APART from the lingering aroma of popcorn and the presence of performing ponies, not a lot has changed for the performers of the Great Moscow Circus.
Viktor Martisevich, who is part of the circus’s Group of Risk, joined the circus almost 20 years ago after spending his younger years as a competitive acrobat in Belarus.
“You start really early at five years old, but you also finish early - by 20, you are already old for that sport,” he said.
“I was nearly 18 when I first visited the circus and it was my friend who worked there - I couldn’t walk back out.”
Since becoming part of the circus, the 37-year-old has maintained a rigorous training schedule, starting at 8am and finishing performances at 11pm.
“The typical life of a performer is like professional sport,” he said.
“I for a run a few kilometres and then I come to practice because I am a performer in three acts and they all take one hour or two hours.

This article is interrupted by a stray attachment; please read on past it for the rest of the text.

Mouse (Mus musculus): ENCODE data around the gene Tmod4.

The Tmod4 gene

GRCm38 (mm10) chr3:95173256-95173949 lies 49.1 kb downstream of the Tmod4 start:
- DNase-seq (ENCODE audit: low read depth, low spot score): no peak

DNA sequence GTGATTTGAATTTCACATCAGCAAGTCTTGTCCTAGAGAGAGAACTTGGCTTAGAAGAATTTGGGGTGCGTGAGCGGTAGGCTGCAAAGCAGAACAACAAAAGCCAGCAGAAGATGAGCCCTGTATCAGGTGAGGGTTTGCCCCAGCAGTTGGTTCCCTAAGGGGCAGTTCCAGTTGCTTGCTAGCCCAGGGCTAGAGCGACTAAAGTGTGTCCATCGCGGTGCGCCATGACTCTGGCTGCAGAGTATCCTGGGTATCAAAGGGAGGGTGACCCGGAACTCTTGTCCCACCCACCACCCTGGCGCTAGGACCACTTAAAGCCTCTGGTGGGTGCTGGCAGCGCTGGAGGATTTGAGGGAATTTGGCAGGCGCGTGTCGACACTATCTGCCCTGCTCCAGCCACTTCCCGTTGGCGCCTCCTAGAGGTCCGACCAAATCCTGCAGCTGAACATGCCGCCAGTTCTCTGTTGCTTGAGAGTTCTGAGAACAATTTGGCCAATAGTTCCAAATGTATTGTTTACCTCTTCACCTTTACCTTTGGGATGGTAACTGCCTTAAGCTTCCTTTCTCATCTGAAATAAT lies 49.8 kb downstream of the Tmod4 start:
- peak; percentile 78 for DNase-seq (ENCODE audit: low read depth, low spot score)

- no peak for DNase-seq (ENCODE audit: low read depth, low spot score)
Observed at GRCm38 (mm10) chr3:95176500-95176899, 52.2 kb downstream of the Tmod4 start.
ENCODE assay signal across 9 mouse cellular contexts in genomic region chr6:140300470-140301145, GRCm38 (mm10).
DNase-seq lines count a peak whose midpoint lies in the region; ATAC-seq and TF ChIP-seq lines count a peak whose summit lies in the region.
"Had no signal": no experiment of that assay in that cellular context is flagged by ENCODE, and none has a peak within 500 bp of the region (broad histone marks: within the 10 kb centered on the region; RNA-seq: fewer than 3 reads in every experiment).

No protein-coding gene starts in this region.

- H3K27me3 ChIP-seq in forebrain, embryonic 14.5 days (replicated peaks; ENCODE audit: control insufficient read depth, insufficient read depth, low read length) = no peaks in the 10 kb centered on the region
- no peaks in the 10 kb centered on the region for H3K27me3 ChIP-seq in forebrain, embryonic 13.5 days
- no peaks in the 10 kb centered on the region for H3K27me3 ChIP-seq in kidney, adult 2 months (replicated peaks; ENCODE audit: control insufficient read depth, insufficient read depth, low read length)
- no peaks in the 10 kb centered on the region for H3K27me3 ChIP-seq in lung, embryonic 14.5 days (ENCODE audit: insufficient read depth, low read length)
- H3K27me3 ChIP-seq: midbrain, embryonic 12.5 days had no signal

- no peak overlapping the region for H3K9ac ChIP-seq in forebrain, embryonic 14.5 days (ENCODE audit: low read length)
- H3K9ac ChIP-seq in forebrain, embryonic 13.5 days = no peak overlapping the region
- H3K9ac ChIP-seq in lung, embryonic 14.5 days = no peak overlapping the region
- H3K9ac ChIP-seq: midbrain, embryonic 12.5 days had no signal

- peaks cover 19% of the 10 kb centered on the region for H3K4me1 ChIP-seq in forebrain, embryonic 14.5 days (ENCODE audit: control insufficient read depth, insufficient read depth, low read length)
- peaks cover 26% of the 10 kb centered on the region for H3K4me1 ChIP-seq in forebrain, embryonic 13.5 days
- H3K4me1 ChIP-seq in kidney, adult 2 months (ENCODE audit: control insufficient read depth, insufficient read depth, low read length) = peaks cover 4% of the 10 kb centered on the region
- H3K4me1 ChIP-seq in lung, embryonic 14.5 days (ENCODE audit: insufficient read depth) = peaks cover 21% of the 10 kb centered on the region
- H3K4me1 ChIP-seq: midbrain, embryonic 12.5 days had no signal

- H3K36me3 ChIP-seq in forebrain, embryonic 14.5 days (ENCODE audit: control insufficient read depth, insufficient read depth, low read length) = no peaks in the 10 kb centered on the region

“They’re all different skills and you can’t do them at the same time.”
Martisevich specialises in the Russian bar, which he often performs with his wife, Katsiaryna.
The routine involves two performers balancing a bar between them, launching a third into the air and catching them - the stunt requires careful co-ordination and strong legs.
“It was created by a Russian fellow 30 years ago and it’s my special love - it’s very high-skilled and can look easy, but it’s really dangerous,” Martisevich said.
Between his performing responsibilities and other jobs like selling tickets, he has found time to build a new act with the help of Orange tradespeople, but it remains a closely-guarded secret.
The Great Moscow Circus will complete its Orange season on Sunday before moving to Dubbo.